E.U. Leaders Hold 'Mini-Summit' On Debt Crisis

European Union leaders are in Brussels for a mini-summit to discuss ways to promote jobs and growth in Europe while keeping the debt crisis from deepening.

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This evening in Brussels, a dinner that was sure to cause some heartburn. European leaders met behind closed doors to talk about the region's worsening debt crisis. The heads of all 27 EU nations talked jobs, growth, and how to help troubled banks and the indebted Greek economy.

NPR's Eric Westervelt has our story.

ERIC WESTERVELT, BYLINE: Tonight's meeting comes as German Chancellor Angela Merkel, who's a pushed a cut-your-budget-first agenda, is under increasing pressure at home and from fellow EU leaders to pull back on the pace of austerity and embrace new ideas for growth. The meeting also comes amid renewed talk that Greece could be forced to exit the euro, fueling doubts about the future of the currency union.

There are signs that too much belt-tightening too fast has only made matters worse in indebted eurozone countries. The new French president, Francois Hollande, has already altered the European debate to focus more on growth ideas, including a suggestion eurozone countries pool their resources to make more cash available for growth initiatives. He's also revived the idea of collectivizing debt through jointly issued bonds, so-called eurobonds.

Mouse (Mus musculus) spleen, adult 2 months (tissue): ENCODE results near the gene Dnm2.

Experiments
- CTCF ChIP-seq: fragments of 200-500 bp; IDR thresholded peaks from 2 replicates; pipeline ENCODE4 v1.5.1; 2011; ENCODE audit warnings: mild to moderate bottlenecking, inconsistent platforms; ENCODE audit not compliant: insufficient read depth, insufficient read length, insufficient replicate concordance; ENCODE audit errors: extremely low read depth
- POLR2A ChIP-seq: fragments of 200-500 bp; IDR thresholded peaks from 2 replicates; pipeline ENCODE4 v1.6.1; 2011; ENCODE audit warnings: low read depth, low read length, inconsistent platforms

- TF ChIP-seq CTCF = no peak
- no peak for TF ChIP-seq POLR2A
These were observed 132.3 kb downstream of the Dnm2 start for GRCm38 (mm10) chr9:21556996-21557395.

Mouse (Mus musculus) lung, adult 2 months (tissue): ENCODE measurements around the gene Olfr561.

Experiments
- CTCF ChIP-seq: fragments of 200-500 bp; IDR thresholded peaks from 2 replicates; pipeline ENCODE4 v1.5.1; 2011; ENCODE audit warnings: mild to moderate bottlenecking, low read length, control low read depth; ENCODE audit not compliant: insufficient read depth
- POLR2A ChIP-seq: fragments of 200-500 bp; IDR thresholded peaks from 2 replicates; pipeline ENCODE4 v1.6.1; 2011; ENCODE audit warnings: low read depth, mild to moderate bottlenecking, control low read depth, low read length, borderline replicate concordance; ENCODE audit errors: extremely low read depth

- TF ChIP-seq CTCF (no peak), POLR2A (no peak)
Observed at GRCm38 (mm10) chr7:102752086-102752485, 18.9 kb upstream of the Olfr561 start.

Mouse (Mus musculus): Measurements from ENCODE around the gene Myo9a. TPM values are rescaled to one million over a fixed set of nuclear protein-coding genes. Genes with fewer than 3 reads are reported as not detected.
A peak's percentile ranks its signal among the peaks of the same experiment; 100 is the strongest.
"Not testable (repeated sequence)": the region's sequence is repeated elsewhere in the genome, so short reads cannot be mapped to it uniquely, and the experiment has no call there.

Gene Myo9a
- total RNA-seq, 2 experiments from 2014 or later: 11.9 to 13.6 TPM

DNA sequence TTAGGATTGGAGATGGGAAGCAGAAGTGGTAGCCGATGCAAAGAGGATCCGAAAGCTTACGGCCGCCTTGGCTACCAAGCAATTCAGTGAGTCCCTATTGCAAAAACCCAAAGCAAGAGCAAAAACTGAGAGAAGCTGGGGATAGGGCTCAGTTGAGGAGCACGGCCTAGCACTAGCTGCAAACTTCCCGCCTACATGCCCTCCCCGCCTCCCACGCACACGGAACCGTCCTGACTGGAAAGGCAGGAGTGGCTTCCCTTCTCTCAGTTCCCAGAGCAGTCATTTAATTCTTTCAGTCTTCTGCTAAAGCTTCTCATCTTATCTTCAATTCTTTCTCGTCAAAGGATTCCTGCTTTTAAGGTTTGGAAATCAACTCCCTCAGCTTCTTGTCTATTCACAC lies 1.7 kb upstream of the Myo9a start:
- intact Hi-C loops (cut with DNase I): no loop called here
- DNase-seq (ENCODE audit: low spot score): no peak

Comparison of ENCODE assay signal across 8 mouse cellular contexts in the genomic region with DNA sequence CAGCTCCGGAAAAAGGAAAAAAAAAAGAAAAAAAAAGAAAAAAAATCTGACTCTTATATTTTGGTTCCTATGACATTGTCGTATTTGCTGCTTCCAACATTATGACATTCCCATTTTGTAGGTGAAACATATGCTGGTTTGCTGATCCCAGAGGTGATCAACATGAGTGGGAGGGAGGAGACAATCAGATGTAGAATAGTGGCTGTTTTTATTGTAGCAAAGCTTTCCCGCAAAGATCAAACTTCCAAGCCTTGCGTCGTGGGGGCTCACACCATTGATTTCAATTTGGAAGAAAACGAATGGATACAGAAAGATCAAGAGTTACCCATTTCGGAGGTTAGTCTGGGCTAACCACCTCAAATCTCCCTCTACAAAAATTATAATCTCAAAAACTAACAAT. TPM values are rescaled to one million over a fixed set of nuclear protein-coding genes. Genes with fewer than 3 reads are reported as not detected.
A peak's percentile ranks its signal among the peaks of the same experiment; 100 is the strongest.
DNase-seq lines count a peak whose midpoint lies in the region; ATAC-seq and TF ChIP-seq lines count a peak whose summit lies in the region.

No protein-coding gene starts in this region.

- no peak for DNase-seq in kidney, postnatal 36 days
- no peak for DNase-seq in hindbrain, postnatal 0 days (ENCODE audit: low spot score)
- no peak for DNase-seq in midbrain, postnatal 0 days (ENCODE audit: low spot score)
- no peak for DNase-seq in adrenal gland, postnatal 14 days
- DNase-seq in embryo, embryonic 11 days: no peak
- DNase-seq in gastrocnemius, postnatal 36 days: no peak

While there are signs Chancellor Merkel may bend more on growth ideas, it appears eurobonds are still a red line for her government. Germany's leading opposition parties, the Social Democrats and the Greens, are emboldened by Hollande's victory and the changed debated.

Volker Beck, the Green Party's chief federal whip, says the opposition will increase its push for eurobonds and will them to parliamentary support for Merkel's debt-limiting fiscal pact.

VOLKER BECK: We would endorse the proposal of eurobonds. The French administration, as well as the German opposition, are endorsing it. And we will only sign the fiscal pact if there will be also concessions on other issues like eurobonds and investment program for the states who have too much debt.

WESTERVELT: Meantime, Germany's powerful central bank warned today that if Greece left the eurozone, the challenges to Germany would be huge but, quote, "manageable given prudent crisis management." Yet, the Bundesbank called the Greek crisis extremely worrying and warned Athens that it would have to bear the consequences if it failed to make good on agreed-to austerity measures. The bank also cautioned strongly against loosening the terms of Greece's bailouts. That would damage confidence in the eurozone, the bank said, and weaken incentives for reform and budget cutting.

Eric Westervelt, NPR News, Berlin.

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